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12. What is the rent of the land per performed by Mr Robert Semple; in Scotch or English acre ?

which he visited several important pla13. Is the farmer. liable to any ad

ces, not noticed in his former work.ditional burden, for land-tax, assess

He is about to publish the Observations

made on this second journey. The work ment for the poor, stipend to the mi

will be embellished by a variety of nister, or salary to the schoolmaster; plates, illustrative of the Costume and and to what amount?

Manners of the Inhabitants of several 14. What do you consider to be parts of the Peninsula. the best sizes for arable farms, in dif

Captain Henderson has in the press, ferent districts, according to the capi- An Account of the British Settlement tals of which different farmers may be of Honduras; together with Sketches of

the Manners and Customs of the Mos. possessed ; and why do you think such sizes preferable ?

quito Indians.

The Rev. Mr Dibdin, has just com15. What sums, on an average, may pleted the first volume, of his edition of it require, to stock such farms; and Amęs's and Herbert's Typographical Anwhat may

be the average expense of tiquities of Great Britain; and it will the different articles ?

make its appearance in December.

Mr Surr's new novel, named the Ro. mance of the Times, will appear about Christmas.

The Rev. W. Ward, of Diss, has in the Literary Inte!ligence, ENGLISH and press, the first volume of the Fulfilment FOREIGN.

of the Revelation, or Prophetic History

of the Declension and Restoration of the MR

TR Lambert, who lately travelled Christian Church.

through Lower Canada, and the A work which cannot fail to prove United States, has begun to print an ac- highly interesting to lovers of the fine count of his Observations on the present arts, is in considerable forwardness. It State of those interesting Countries.-- will consist of thirty engraved portraits His work will make three volumes oc of some of the females most distinguishtavo, and will be illustrated with a va ed at the present day for beauty, rank, riety of engravings, from drawings made and fashion. It is intended to appear in on the spot.

five parts, and is to be entitled, Beauties Sir William Ousely has made consic of the Reign of George III. The porderable progress in a work, which con traits are painted by Mrs Mee, and will sists of the Accounts of Alexander the be engraved by artists of the first eminGreal, which are to be found in Eastern ence. They will be accompanied with writers.

biographical accounts, forming together The general Collection of Voyages a most magnificent folio volume. and Travels, in twenty.eight volumes,

A Collection of Tales, selected and corresponding with the British Essayists, translated from the works of Wieland, will be ready in a few days.

Schiller, Meissner, and other celebrated We are authorised to mention that the German writers, in three volumes small late Marquis of, wrote a series of ootavo, will speedily make their appeara Letters to his son on every topic of Education ; and that the work will, with. The magnificent work, entitled Pictuout delay, be given to the world. resque Tour of Constantinople, and the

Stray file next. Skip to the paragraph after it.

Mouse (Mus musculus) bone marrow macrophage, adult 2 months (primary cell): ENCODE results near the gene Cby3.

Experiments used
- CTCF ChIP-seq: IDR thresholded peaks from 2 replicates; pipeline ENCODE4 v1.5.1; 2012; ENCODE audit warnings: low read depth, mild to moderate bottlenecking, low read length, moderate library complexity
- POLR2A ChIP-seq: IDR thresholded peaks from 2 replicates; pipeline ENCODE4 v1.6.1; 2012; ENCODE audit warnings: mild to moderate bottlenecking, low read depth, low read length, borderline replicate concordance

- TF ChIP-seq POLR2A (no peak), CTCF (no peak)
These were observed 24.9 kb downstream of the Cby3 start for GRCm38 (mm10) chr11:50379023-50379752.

some copies of the original 4to edition shores of the Bosphorus, by M. Melling, of Mr Barlow's fine poem of the Colum. architectural draftsman, and the Sultana biad, have been imported from Ameri. Hadidge, sister of the Emperor Selim III. ca, by Mr Raymond, of Pall Mall, and is intended to form twelve parts. Four are to be had at Four Guineas in boards. of these have already appeared. This The volume taken altogether is one of production has been honourably distinthe most elegant that ever issued from guished by the Committee of Arts, and

has also received particular notice in the A second journey through the Sou- reports of the National Institute on the thern part of Spain, has been recently progress of the fine arts.

POETRY,

ance.

the press.

Poetry

VERSES

Or catch the strains thy fancy pours, Written in the year 1786, when the cele When fairy bands at moon-light hours

brated Robert Burns had bid farwell Frisk frae yon mould'ring roofless tow'rs to his native Country, and was about to

In gowns sae green, emigrate to Jamaica,

To strew the cottar's pach wi' flow'rs,

At Hallowe'en. “ Full many a flow'r is born to blush un-'

Or when Tam's drouth, sae ill to slocken, seen,

His vera hindmost mite had brocken, 56 And waste its sweetness on the desert

And on his beast, the beast sat rocken, air."

GRAY.

Through mirk and mire,

The clouds in fury 'round him bocken, HAIL, sweetest bard! sae lately ken’t,

Hail, rain, and fire.
Now formaist on the Thistley bent,
Thy artless notes ding a' in prent,

The tempest ragen through the wood,

And roaren in the rising flood,
They gar ane glow'r ;

Auld Cloots himsel' in merry mood
In raptures wi' them aft I've spent,

Whisken before him,
A happy hour.

To right and left, fiends yellen loud
When Winter wi' his drouket pow

In triumph o'er him, Howls whistlen o'er the witter'd knowe,

And Spunkie in the mosses blinken,
And roaren mak's the burn to rowe;

Spectres in dizens round him jinken,
The frantic form

And warlocks to their doxies winken, 'Thou paints, my fancy soon taks lowe

The Coof to flee,
And rides the storm.

Safe's man thou'd scaur the hardiest thinken When smiling Spring, wi' lilies crown'd,

What drinkers' dree, Strews her white daisies thick around,

Ye tuneful nine, frae moors and fells, The woodlands ring, I catch the sound

(For there sweet Poesy aft dwells,) From every tree ;

Gae fetch a wreath o' heather-bells,
Froni glen to glen I skip and bound,

And vi'lets blue;
And follow thee.

Twinie

gowans in't, and row't in ells I follow thee, and fondly stray

'Round Robin's brow, Where rosy summer, blyth and gay, 0! Fortune, smile and kiss him yet! Half naked 'mang the tedded hay,